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I have found that there is generally a singe type or namespace that takes in any particular enum as a parameter and as a result I have always defined those enums there. Recently though, I had a co-worker make a big deal about how that was a stupid thing to do, and you should always have an enum namespace at the root of your project where you define everyone of your enum types.

Where is the best place to locate enum types?

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2  
Anything "best-practice" related will always be subjective, but I think your coworker is wrong. The .NET framework doesn't include an Enums namespace, and for good reason. Put the enums in the namespace where they most logically belong. (And if it's appropriate, yes, nest them in a class.) –  John Rudy Oct 17 '08 at 20:28
7  
Until your collegue explained her/his problem, "stupid" is not really a metric you can act upon. –  DK. Oct 17 '08 at 21:34

10 Answers 10

up vote 31 down vote accepted

Why treat enums differently to other types? Keep them in the same namespace as they're likely to be used - and assuming they're going to be used by other classes, make them top-level types in their own files.

The only type of type which I do commonly clump together is delegates - I sometimes have a Delegates.cs file with a bunch of delegates in. Less so with .NET 3.5 and Func/Action, mind you.

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Also, namespaces are for separation of things that belong together logically. Not all classes belong in the same namespace just because they are classes. Likewise, not all enums belong in the same namespace just because they are enums. Put them with the code they logically belong in.

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I generally try to put all my different types (classes, interfaces and enums) in their own files, regardless of how small they are. It just makes it much easier to find and manage the file they're in, especially if you don't happen to be in Visual Studio and have the "go to definition" feature available. I've found that nearly every time I've put a "simple" type like that in another class, I end up either adding on to it later on, or reusing it in a way that it no longer makes sense for it to not have its own file.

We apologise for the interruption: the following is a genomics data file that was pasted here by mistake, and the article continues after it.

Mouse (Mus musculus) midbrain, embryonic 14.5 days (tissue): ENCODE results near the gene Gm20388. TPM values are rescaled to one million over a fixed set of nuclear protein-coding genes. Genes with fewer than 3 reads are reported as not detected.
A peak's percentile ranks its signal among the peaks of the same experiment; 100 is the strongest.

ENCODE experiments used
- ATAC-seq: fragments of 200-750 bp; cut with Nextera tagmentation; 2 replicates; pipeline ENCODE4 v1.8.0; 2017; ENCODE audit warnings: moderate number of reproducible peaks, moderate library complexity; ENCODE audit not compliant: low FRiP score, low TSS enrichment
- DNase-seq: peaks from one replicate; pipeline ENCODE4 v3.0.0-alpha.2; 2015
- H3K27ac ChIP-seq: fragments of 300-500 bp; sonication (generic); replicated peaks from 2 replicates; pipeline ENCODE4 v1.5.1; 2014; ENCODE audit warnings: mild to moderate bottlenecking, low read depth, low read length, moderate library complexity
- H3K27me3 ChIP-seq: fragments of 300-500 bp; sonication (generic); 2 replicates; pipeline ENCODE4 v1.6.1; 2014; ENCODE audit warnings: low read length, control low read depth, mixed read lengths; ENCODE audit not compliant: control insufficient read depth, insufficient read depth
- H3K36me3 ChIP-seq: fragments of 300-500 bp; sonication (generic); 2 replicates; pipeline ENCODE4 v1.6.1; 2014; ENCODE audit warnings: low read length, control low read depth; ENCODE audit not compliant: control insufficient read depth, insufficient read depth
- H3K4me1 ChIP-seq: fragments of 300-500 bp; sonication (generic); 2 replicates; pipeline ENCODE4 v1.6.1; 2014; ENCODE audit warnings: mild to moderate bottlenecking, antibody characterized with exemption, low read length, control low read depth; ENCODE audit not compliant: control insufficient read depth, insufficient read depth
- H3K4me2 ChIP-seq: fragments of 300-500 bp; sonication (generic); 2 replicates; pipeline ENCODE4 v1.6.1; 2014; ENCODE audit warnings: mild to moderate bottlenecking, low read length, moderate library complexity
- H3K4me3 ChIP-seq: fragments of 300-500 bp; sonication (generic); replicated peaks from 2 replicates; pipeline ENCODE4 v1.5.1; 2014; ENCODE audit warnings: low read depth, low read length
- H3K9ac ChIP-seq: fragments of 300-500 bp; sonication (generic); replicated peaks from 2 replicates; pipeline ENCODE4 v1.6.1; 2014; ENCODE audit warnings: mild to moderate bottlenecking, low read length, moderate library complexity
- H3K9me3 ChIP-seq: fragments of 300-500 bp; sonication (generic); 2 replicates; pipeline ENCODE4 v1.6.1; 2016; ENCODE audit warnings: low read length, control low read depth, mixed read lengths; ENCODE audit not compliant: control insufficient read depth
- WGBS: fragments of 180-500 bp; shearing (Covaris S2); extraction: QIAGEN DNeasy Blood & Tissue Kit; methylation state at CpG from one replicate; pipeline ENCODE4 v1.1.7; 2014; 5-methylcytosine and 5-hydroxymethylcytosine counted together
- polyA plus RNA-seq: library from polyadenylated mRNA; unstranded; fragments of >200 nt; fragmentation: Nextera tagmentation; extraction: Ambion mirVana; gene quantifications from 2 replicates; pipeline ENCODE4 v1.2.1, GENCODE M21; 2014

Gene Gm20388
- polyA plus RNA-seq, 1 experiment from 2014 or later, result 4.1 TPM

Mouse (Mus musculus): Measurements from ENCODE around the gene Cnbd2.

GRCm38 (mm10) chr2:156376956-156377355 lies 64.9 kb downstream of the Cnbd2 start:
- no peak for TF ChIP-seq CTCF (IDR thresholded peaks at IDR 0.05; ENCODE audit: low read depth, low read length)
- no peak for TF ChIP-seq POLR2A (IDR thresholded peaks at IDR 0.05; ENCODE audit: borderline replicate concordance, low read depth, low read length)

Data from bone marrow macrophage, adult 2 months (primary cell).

As far as which namespace, it really depends on the design of whatever you're developing. In general, I try to mimic the .NET framework's convention.

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I try to put everything associated with a class in the class. That includes not just enums, but also constants. I don't want to go searching elsewhere for the file or class containing the enums. In a large app with lots of classes and folders, it wouldn't always be obvious where to put the enum file so it would be easy to find.

If the enum if used in several closely-related classes, you could create a base class so that the common types like enums are shared there.

Of course, if an enum is really generic and widely used, you may want to create a separate class for them, along with other generic utilities.